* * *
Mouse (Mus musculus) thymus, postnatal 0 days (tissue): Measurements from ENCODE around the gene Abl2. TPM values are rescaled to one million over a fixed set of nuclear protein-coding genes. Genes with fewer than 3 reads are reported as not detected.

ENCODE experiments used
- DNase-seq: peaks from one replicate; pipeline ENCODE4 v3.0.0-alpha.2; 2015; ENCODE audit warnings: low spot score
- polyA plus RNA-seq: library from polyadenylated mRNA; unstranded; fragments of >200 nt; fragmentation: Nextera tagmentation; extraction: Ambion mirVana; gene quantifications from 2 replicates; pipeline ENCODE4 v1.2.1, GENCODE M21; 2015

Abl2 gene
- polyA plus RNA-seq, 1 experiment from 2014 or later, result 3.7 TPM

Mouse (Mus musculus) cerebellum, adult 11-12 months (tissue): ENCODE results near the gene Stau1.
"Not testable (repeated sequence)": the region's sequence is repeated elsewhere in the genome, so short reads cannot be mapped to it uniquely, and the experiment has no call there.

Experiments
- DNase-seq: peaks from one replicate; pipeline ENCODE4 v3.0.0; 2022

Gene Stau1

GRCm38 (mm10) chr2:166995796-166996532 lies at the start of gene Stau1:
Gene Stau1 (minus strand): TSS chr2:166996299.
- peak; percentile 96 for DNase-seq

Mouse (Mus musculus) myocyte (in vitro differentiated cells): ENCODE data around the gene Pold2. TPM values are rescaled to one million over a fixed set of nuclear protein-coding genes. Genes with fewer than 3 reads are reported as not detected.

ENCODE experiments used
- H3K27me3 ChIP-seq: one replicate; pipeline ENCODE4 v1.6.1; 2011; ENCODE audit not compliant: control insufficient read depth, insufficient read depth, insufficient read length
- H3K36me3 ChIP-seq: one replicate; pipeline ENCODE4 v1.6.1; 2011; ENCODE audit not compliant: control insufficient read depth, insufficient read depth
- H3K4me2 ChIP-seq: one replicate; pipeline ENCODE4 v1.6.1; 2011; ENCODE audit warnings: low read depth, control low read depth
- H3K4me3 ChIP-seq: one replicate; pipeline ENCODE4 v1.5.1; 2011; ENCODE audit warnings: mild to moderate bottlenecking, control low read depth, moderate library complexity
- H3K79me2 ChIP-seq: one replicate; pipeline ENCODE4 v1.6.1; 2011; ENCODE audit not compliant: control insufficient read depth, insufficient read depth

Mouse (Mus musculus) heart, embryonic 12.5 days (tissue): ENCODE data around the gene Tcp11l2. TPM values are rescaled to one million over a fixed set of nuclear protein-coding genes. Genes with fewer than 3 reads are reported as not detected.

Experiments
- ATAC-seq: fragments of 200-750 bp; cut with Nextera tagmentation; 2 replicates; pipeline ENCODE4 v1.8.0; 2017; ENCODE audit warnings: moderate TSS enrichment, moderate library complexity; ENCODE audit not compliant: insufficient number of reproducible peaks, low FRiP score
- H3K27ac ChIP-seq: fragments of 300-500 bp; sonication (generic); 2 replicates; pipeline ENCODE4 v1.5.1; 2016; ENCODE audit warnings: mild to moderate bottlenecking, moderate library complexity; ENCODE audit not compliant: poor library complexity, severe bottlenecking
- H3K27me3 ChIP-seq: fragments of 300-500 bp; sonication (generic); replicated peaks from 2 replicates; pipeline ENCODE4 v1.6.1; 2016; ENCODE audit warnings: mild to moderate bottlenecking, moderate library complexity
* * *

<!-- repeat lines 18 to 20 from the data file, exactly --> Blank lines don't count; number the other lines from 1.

- H3K36me3 ChIP-seq: one replicate; pipeline ENCODE4 v1.6.1; 2011; ENCODE audit not compliant: control insufficient read depth, insufficient read depth
- H3K4me2 ChIP-seq: one replicate; pipeline ENCODE4 v1.6.1; 2011; ENCODE audit warnings: low read depth, control low read depth
- H3K4me3 ChIP-seq: one replicate; pipeline ENCODE4 v1.5.1; 2011; ENCODE audit warnings: mild to moderate bottlenecking, control low read depth, moderate library complexity